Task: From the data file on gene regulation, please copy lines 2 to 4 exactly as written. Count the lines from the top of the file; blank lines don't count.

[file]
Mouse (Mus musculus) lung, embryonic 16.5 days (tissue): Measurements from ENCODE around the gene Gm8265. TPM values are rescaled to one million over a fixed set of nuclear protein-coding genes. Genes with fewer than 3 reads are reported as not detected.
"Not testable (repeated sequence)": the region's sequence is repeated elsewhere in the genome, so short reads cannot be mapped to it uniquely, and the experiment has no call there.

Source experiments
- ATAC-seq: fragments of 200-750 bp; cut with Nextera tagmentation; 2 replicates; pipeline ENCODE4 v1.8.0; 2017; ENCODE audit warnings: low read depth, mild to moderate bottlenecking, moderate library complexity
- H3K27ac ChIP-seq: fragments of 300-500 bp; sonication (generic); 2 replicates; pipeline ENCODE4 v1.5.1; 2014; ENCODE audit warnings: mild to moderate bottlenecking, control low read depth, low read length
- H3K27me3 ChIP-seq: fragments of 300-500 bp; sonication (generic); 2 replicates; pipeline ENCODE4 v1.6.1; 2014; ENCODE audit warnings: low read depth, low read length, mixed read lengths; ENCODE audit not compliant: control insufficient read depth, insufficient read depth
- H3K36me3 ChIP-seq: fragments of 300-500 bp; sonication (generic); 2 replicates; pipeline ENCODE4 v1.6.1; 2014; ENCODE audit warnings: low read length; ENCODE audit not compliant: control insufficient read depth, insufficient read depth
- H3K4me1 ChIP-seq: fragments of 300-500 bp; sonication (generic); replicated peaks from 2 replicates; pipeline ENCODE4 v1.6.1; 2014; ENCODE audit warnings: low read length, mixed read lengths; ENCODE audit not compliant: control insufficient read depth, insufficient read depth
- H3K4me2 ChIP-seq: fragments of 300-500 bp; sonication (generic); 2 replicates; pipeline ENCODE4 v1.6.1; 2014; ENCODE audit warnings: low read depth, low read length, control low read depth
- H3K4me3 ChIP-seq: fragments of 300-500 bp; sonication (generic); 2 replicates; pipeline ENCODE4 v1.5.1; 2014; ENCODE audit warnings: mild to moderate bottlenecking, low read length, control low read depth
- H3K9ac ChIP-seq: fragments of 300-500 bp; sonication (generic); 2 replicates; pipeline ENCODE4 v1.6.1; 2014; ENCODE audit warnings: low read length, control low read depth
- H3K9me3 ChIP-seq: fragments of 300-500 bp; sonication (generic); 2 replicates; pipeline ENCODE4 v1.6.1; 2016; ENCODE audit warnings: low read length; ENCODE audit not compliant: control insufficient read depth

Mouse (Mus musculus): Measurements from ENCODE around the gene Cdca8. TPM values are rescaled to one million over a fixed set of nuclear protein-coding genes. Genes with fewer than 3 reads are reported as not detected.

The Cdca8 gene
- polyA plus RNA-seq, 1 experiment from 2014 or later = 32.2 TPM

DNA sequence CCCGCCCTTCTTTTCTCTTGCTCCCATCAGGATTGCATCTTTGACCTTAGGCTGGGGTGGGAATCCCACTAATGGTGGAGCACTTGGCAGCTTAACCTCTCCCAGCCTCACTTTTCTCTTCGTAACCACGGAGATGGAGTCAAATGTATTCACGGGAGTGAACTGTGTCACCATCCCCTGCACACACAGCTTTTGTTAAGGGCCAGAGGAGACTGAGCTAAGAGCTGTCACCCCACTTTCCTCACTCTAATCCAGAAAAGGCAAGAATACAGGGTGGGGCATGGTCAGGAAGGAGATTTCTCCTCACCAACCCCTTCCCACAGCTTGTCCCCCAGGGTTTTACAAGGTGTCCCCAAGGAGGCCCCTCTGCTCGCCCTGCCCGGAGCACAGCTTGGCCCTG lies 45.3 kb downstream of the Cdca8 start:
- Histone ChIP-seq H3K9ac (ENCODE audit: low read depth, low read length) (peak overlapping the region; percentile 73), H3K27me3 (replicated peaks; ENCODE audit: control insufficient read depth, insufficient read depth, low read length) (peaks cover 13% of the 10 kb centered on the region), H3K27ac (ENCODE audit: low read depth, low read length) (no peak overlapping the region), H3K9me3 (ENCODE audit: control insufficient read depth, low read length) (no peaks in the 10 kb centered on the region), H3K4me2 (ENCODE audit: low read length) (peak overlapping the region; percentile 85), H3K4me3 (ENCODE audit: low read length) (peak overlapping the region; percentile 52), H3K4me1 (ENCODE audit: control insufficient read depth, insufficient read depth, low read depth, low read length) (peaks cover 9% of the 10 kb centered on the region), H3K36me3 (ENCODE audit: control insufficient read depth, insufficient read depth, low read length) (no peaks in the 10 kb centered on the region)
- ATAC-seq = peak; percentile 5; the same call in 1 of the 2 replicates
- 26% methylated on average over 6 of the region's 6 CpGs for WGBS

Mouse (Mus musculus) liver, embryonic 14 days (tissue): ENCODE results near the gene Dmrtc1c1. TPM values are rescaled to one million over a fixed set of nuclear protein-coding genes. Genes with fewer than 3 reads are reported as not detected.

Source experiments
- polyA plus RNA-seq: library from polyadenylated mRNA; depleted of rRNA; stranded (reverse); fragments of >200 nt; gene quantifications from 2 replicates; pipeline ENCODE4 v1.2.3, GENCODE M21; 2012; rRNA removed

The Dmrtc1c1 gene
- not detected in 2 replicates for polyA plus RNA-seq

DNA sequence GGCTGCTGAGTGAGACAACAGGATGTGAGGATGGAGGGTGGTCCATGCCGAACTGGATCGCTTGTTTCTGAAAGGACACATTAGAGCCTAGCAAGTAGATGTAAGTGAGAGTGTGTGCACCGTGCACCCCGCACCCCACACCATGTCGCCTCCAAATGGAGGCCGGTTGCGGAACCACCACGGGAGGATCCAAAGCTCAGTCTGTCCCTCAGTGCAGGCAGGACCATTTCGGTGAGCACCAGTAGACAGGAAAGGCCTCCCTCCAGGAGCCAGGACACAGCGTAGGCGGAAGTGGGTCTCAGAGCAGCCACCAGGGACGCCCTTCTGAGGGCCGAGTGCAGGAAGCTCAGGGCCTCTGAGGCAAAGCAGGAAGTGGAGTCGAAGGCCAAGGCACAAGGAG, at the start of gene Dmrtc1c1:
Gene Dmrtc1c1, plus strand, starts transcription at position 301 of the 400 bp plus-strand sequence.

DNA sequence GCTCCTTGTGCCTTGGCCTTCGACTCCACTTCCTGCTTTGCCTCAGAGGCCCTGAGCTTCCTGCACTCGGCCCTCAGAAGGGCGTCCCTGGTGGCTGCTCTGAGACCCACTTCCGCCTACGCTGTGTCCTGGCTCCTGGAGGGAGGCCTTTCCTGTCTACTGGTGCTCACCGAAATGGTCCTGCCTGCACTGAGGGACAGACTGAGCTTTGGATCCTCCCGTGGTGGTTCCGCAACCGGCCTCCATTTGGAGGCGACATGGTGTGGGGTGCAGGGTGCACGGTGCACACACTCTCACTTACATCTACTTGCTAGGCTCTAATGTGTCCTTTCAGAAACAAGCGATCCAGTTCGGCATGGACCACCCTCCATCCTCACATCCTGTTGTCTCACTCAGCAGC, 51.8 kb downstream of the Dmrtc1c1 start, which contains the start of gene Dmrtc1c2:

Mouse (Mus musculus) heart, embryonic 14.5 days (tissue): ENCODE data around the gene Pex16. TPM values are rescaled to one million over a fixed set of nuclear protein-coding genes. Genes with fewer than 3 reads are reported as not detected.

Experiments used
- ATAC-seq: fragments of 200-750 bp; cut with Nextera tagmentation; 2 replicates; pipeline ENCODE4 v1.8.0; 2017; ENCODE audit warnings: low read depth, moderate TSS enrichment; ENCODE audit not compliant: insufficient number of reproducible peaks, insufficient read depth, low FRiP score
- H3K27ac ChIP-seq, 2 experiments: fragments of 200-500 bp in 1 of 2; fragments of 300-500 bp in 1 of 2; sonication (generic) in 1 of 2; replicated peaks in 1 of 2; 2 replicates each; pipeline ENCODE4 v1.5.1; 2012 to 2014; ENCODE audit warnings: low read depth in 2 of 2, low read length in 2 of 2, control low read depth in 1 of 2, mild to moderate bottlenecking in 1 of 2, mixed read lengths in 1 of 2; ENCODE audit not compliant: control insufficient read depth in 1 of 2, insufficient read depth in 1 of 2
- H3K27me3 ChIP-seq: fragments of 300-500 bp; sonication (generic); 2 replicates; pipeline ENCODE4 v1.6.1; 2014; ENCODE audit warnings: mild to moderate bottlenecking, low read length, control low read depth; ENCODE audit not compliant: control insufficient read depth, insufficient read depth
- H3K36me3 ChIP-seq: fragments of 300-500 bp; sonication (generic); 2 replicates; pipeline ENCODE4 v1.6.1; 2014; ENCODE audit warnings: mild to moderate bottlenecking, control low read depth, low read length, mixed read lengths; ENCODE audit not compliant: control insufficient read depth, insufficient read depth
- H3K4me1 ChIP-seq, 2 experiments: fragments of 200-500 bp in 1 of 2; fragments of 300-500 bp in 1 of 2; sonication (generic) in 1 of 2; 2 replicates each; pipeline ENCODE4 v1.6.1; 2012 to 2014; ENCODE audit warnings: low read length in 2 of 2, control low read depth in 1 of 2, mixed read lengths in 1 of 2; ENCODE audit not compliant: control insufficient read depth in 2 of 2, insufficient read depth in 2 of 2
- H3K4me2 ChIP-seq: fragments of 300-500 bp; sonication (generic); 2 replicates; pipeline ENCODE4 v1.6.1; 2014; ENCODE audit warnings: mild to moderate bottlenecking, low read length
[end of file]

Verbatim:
"Not testable (repeated sequence)": the region's sequence is repeated elsewhere in the genome, so short reads cannot be mapped to it uniquely, and the experiment has no call there.

Source experiments
- ATAC-seq: fragments of 200-750 bp; cut with Nextera tagmentation; 2 replicates; pipeline ENCODE4 v1.8.0; 2017; ENCODE audit warnings: low read depth, mild to moderate bottlenecking, moderate library complexity